Hmm, perhaps I'm looking at this in the wrong way. Maybe I made a mistake way early in the process. Let me make one little change... that did it!


Thanks mlb.com computer! Happy Holidays!

Tuesday, December 15, 2009

Why the Halladay trade should worry Nats fans

If I were you, I'd be worried (assuming you are a Nats fan and not some crazy Phillies fan lurking around. If you are a Phillies fan and I were you, I'd be ecstatic and possibly covered in steak and cheese.)

This is more than simply a deal for a premier pitcher for a team looking to win a title. The Phillies are not a desperate team. They just went to back to back World Series. Their core players will all be 31 or younger next season. They had Cliff Lee on their roster for one more year, numerous other decent FA pitchers this year and particularly next year they could go after, and some highly sought after young pitchers already in their system. This was a team that already was going to win. This was a team that already was going to challenge for the pennant.

This is a move to keep the cycle going, the cycle of winning. Winning leads to more revenue which leads to more spending which leads to more winning. This is a lesson a team like Boston has learned very well. Boston is only 10th in population yet it is consistently has spent in the Top 5 of teams in terms of payroll. Consistent winning has brought consistent interest, which allowed Boston to generate consistent revenue. Boston's revelation (along with the Yankees being the Yankees) has turned the AL East into a 2 team show for the past decade.

This could easily happen to the NL East as well. The Mets can't spend like the Yankees, but they could (and have been) spend like a team in that next tier down. If Philly continues to win and creates a Boston situation, the Nats could be facing the same challenge every year that their "hated rival" Orioles face. An near impossible one.

A dominant team can and will slip up every couple of years. Injuries will happen, along with surprise player collapses, players not developing on time, even bad luck. Occasionally teams will underperform. A well-developed team with a moderate payroll can slip in during those opportunities. But the chances of two teams, both committed financially to winning, both run with a modicum of smarts, failing in the same year? That window opens like once a decade. Yes there is always the Wild Card, which should be there with more frequency, but again a team in a division like this is starting behind the 8-ball. They play more games against these power teams then teams in other divisions do. Their wins are harder.

There is hope, of course. The minute you make a couple bad decisions and/or your owner won't throw money at the problem the cycle can collapse. It takes doubly long to build up than to tear down. Look at Cleveland. Dominant in the Central from 1994 through 2001. All it took was two bad years and the cycle collapsed. Attendance plummeted, revenues crashed. You have to believe in this cycle fully. There can be no multi-year breaks to refresh the roster. You can't have bad years back to back. You need to be competitive nearly every season.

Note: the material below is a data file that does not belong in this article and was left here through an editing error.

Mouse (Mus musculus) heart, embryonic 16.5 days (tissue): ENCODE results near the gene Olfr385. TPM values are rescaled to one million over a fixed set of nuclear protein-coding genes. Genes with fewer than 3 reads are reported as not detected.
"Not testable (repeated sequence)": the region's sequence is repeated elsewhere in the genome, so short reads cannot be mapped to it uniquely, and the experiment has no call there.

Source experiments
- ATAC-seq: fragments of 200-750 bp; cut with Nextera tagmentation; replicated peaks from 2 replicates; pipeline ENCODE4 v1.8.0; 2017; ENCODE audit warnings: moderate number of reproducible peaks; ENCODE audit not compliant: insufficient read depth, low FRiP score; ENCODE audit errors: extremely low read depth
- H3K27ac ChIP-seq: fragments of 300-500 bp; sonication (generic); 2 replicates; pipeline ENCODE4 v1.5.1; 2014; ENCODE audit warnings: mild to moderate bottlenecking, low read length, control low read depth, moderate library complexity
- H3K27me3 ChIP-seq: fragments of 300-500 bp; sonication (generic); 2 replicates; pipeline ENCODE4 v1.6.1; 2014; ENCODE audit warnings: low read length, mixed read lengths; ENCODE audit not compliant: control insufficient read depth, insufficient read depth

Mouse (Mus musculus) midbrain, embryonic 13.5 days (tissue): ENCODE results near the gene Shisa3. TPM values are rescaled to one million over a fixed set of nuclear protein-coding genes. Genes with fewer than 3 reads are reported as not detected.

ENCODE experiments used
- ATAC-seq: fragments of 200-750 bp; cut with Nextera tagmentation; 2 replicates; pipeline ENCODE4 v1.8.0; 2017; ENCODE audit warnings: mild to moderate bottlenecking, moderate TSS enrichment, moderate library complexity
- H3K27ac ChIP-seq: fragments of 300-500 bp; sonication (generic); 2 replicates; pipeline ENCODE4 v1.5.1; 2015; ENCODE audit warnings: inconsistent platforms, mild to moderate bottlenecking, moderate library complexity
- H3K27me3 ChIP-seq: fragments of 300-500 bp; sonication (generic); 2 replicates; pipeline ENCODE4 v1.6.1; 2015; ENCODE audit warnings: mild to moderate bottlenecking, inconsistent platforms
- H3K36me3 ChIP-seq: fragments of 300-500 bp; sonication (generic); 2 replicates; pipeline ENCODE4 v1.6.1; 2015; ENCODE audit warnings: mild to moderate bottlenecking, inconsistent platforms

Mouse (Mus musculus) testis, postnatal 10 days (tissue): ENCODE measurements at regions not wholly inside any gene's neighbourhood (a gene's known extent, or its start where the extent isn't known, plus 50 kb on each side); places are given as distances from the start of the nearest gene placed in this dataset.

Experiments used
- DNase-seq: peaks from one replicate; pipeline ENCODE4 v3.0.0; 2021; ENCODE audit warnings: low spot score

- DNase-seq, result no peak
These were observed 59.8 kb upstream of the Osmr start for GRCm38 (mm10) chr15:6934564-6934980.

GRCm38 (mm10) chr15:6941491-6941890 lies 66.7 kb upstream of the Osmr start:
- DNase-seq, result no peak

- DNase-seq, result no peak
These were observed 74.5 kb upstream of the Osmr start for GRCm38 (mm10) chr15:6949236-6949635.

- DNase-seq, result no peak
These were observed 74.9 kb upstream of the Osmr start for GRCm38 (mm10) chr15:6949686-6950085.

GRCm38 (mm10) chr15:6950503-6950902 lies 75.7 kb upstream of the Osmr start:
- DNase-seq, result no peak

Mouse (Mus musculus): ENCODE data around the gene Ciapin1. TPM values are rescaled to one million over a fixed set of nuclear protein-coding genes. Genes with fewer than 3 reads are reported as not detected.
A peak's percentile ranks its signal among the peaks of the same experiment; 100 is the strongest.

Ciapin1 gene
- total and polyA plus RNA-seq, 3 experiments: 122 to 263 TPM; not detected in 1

The Phillies are on the edge of something special. The base is set. If the Phillies can turn these next few years into something more; a title or two, a network, a national fan base and then commit to keeping it going, the Nats could find themselves staring in the face of a mountain to climb year after year.

Monday, December 14, 2009

Mama please let your babies grow up to be catchers

The Nats are dumb for signing Pudge. Let's agree to that.

You don't agree? Well fine. There's the back button - hit it, come back tomorrow.

Ok for the rest of you - the Nats are dumb. Two years for 6 million is too much for too long. Not terribly too much, not terribly too long, but it is both and that makes you dumb in my book despite whatever other semi-valid reasons you might have wanted Pudge.

But apparently not only are they dumb, the Nats are the market setters in dumb, because just a few days ago the Royals offered a contract to Jason Kendall. Two years, 6 million dollars. It's like an "anything you can do, I can do dumber" contest. When do Rizzo and Moore start shoving marshmallows up their noses? (Before we get out of hand - let me say I don't think the Nats are Royals dumb, just dumb for signing Pudge. And while not "ok", you have to live with it - teams are dumb sometimes. Just don't be BIG dumb, or dumb all the time. The Nats haven't been either of those.)

Pudge has been bad - but he still plays pretty good defense and has a tiny bit of pop in his bat. Kendall is basically at the point where he's an automatic out if you are a pitcher that can throw strikes. Ok maybe he'll knock a dribbler through the infield a couple times, but that's it. The man has hit 20 homers...since 2001. He is younger than Pudge but once you get past the mid30s, you're rolling the dice no matter if you are 36 or 40. Who's going to sign Charles Johnson for 2 years?

I tell you - if your kid can't hack it throwing southpaw, get him behind the plate. It's a sweet deal.

Friday, December 11, 2009

More on Pudge (or is that "Moron Pudge")?

Oh come on. THIS is the best picture you have of Zack Segovia? I'm not saying it isn't but if it is - you don't use it.

Also in the Post, sit down for this one, Boz is optimistic about the Nats. What are the chances of that? 93 percent? 96?

He makes the expected Boz move of fawning over Pudge despite the fact that when inquiring about Pudge an old man came out of a spooky house and said "Pudge? Why Pudge has been dead for 10 years." From the Spinmaster: